Government Orders

4:40 p.m.

Nepean—Carleton
Ontario

Conservative

Pierre Poilievre Parliamentary Secretary to the Minister of Transport

Mr. Speaker, the hon. NDP member for Hamilton Centre suggested that the present bill before the House of Commons is three seats short for Ontario, as compared to the previous fair representation bill that the government introduced in the last Parliament.

In fact, that is the result of census data that has now come in and been applied in the same fair fashion as we had foreseen all along.

The member across the way says that he will be fighting in the committee for three additional seats. Would the member explain how the NDP will amend census data in the committee on the fair representation bill?

Fair Representation Act
Government Orders

4:40 p.m.

Conservative

Joe Preston Elgin—Middlesex—London, ON

Mr. Speaker, I can only suggest that the member for Hamilton Centre will do it loudly.

Comments by Member for Avalon
Points of Order
Government Orders

4:40 p.m.

Conservative

James Bezan Selkirk—Interlake, MB

Mr. Speaker, I want to draw to your attention that the comments made by the member for Avalon were disparaging comments about the impartiality of the Chair.

I will quote from O'Brien and Bosc, chapter 13, page 615. It reads:

Reflections must not be cast in debate on the conduct of the Speaker or other Presiding Officers. It is unacceptable to question the integrity and impartiality of a Presiding Officer and if such comments are made, the Speaker will interrupt the Member and may request the remarks be withdraw. Only by means of a substantive motion for which 48 hours' written notice has been given, may the actions of the Chair be challenged, criticized and debated. Reflections on the character or actions of the Speaker or other Presiding Officers have been ruled to be breaches of privilege.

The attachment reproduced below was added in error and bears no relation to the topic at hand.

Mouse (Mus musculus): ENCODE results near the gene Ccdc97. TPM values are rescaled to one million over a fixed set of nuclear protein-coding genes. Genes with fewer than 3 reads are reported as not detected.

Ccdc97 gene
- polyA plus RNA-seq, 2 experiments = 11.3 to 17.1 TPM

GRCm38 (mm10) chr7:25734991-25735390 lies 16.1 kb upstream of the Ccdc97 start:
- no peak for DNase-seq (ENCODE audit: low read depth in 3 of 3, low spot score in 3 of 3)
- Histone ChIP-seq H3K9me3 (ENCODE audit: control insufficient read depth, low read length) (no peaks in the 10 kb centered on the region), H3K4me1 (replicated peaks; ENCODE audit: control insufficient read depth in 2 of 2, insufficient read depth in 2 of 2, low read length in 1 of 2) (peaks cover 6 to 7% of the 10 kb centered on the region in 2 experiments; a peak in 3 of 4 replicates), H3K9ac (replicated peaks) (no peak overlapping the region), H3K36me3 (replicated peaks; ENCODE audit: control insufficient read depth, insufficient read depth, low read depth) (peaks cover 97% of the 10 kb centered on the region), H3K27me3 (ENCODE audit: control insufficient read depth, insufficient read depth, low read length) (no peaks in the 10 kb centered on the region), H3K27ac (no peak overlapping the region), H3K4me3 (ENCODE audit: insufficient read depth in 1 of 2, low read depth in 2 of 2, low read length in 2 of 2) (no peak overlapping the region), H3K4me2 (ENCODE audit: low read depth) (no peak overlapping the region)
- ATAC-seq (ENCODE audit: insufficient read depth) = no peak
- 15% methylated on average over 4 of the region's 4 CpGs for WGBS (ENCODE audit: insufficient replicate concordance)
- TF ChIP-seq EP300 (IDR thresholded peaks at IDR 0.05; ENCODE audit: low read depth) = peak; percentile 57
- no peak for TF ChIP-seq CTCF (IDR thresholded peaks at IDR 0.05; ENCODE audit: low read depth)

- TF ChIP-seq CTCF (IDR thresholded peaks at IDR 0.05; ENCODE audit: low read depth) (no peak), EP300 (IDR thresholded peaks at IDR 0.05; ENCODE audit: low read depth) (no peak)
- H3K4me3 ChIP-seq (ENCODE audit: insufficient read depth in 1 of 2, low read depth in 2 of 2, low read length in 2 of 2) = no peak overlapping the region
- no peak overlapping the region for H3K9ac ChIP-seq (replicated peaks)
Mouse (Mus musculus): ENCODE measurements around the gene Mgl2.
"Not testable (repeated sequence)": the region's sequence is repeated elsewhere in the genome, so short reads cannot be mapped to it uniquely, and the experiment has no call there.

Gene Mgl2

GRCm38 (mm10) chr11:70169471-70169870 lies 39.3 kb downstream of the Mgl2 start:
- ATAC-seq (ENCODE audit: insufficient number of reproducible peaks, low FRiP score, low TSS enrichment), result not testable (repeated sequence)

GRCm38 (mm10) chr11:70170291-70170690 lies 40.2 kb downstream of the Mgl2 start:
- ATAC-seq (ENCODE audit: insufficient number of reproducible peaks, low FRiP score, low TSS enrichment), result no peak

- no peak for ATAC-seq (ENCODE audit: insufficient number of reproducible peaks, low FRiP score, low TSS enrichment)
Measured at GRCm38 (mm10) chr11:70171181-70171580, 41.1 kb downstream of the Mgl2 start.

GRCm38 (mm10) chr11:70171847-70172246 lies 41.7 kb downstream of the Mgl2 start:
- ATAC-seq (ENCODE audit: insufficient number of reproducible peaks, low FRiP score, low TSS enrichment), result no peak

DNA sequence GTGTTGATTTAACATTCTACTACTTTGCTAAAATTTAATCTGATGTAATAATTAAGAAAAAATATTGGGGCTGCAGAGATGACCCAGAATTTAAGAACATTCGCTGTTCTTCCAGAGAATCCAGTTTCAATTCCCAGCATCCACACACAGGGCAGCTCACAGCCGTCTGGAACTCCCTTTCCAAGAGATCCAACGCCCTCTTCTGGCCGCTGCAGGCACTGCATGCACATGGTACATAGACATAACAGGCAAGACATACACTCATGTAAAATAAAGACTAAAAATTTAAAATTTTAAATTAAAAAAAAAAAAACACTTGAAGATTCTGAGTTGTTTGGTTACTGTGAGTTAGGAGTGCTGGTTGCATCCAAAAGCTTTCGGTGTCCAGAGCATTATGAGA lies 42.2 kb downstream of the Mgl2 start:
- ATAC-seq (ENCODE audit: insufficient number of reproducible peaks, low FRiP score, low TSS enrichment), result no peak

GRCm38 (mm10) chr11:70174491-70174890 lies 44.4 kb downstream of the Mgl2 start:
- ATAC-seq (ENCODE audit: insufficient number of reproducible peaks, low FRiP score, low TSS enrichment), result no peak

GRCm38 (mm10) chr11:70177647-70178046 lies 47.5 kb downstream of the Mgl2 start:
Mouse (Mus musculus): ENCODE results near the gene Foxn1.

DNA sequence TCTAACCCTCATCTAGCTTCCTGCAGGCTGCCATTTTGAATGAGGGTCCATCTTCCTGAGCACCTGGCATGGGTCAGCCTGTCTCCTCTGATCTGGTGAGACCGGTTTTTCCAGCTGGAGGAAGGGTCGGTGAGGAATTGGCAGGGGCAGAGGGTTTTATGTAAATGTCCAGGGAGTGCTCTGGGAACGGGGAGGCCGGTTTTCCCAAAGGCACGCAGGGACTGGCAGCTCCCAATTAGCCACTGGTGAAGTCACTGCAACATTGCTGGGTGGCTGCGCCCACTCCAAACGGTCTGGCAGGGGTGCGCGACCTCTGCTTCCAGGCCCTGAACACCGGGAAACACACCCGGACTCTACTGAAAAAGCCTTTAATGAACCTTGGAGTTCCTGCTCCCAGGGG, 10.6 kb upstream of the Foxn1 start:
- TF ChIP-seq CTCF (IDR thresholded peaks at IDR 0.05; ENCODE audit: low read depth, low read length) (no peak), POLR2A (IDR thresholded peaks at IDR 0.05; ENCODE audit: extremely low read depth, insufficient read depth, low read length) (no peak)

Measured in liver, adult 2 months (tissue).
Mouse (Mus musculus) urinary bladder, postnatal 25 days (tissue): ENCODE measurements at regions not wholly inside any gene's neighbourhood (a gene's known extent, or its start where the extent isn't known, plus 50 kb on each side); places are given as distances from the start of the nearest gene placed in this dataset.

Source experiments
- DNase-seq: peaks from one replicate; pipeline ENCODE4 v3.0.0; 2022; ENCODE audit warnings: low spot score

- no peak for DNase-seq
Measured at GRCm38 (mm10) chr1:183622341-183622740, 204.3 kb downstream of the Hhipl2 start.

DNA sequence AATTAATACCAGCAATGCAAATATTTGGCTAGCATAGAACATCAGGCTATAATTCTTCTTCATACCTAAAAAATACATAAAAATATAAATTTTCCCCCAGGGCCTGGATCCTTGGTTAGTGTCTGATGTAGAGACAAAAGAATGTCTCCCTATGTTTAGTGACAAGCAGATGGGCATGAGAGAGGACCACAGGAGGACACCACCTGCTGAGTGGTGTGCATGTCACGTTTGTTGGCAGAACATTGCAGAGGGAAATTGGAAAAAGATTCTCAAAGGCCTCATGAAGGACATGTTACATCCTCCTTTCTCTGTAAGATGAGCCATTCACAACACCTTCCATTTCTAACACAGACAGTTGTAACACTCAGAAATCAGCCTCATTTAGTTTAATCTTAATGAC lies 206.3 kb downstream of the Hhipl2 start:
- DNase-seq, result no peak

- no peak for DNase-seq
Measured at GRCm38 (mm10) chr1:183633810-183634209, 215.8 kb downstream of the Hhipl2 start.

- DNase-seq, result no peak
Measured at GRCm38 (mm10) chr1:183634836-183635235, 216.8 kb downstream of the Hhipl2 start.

Mr. Speaker, I demand that the member for Avalon withdraw those remarks or you summon the Sergeant-at-Arms to have him removed.

Comments by Member for Avalon
Points of Order
Government Orders

4:45 p.m.

Conservative

The Acting Speaker Barry Devolin

The Chair appreciates the intervention by the member for Selkirk—Interlake. If the member would like to involve himself at this point that would be acceptable but, if not, the Speaker will review the transcript of today's occurrence and will return to the House if necessary.